Is it discriminatory for employers to enhance maternity pay but not shared parental pay?

Permission to appeal to the Supreme Court has been refused for the two authorities involved in this important test case.

The Court of Appeal last year ruled in both  Ali -v- Capita and Hextall -v- Chief Constable of Leicestershire Police that employers can enhance maternity pay without having to enhance shared parental pay.

In the case of Ali, it was argued that it was direct sex discrimination to pay women enhanced maternity pay but not to enhance Shared Parental leave for men.   In Hextall it was argued that a policy of paying women on maternity leave more than those on shared parental leave directly discriminated against men.

Hextall’s appeal to the Supreme Court was also made independently of the Ali authority and the two cases were joined.

At Capita, women employees were entitled to maternity pay at the rate of 14 week’s full pay and 25 weeks at the statutory maternity pay rate.   In contrast parents taking shared parental leave only received statutory parental pay.

In the Hextall case, Leicestershire Police had a policy whereby women received an enhancement of 18 weeks’ full pay and then an additional 39 week’s statutory maternity pay whereas parents on shared parental leave only received the statutory payments.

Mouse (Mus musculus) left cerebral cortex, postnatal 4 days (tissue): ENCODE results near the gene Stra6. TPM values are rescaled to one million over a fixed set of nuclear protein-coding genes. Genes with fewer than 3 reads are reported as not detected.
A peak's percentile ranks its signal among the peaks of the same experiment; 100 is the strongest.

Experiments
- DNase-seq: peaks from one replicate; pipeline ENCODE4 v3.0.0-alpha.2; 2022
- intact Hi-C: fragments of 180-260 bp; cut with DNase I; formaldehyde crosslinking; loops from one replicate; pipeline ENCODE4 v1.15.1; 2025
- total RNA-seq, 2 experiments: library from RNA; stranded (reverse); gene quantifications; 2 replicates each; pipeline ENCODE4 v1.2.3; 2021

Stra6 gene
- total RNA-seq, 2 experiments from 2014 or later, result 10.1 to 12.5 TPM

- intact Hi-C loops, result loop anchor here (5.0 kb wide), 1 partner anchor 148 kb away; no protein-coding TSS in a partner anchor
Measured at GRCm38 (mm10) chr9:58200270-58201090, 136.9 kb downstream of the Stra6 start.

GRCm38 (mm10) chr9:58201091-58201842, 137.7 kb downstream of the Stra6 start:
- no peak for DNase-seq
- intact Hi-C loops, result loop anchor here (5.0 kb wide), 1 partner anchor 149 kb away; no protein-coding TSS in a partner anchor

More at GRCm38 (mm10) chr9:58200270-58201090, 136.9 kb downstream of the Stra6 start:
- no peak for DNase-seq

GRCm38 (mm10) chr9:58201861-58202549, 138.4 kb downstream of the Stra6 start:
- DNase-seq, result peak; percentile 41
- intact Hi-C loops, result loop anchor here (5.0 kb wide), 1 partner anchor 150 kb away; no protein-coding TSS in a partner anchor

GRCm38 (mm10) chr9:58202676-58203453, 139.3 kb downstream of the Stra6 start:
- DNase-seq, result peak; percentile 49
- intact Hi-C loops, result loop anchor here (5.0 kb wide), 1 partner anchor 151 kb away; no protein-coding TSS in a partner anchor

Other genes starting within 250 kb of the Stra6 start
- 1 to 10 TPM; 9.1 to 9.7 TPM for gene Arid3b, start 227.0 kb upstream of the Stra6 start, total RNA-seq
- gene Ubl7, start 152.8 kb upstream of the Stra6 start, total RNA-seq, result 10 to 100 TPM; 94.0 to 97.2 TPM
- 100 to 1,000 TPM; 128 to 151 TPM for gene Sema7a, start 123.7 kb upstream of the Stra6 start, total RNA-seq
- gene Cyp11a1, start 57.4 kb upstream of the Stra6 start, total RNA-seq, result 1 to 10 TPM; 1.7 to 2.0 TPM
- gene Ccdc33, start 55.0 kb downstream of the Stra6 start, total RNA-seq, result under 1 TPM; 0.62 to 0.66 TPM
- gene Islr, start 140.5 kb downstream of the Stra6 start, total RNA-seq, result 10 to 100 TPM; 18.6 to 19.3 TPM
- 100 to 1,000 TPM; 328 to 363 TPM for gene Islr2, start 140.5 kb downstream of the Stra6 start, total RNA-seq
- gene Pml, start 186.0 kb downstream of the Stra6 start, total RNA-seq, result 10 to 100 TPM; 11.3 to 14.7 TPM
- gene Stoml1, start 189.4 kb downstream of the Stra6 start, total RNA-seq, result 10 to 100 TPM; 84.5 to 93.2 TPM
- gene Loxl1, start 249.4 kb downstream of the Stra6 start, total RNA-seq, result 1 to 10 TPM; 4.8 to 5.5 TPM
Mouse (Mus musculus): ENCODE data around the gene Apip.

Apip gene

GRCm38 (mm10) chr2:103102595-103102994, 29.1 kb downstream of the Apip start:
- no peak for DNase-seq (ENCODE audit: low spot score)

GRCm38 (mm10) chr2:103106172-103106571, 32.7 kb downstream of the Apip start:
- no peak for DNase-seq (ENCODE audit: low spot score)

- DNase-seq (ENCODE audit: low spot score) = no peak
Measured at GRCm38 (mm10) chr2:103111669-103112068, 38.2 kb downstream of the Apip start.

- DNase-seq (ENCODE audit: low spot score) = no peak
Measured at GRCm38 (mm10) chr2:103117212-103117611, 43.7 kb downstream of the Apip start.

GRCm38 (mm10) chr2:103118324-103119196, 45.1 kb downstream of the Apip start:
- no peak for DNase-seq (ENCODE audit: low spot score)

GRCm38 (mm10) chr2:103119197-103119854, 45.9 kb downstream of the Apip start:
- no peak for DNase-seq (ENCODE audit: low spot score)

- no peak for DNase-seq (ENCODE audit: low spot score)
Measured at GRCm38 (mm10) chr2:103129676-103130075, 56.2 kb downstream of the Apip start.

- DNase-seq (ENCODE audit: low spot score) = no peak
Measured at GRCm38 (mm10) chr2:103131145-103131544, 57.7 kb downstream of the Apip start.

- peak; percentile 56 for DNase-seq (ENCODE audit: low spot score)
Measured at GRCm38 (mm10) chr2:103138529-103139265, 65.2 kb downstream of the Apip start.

The fact that permission to appeal to the Supreme Court has been refused means that the Court of Appeal decision is now binding in law.

It has been reported that Jane Van Zyl the Chief Executive at Working Families stated publicly last year that there are concerns that a ruling of sex discrimination in these cases would have undermined the essential protections afforded to women on maternity leave and could have resulted in employers reducing the amount of enhanced maternity pay on offer.

She went on to suggest that ‘The distinct advantage that women face in the workplace having experienced pregnancy and childbirth must continue to be recognised in law…..because maternity leave is designed to protect women’s health and well-being, it cannot simply be equated with childcare’.

The decision to refuse an appeal to the Supreme Court is welcome news for employers who can offer enhanced maternity pay without having to do the same for shared parental pay.

On the downside, this affects many working dads who would benefit from enhanced shared parental pay and it would encourage them to take time off work to properly bond with their newborn child.

Once again it is up to Government to make improvements to these new family friendly rights to ensure that employees and fathers in-particular are encouraged to take up these rights.  It is always a question of affordability in being able to take such time off and such rights are of no practical use if parents are unable to afford the drop in income to take up and enjoy those statutory rights.

If you have any questions about maternity and other family friendly rights then contact Steven Eckett – Partner and Head of Employment at Meaby & Co LLP by e-mail or by telephone: 020 7703 5034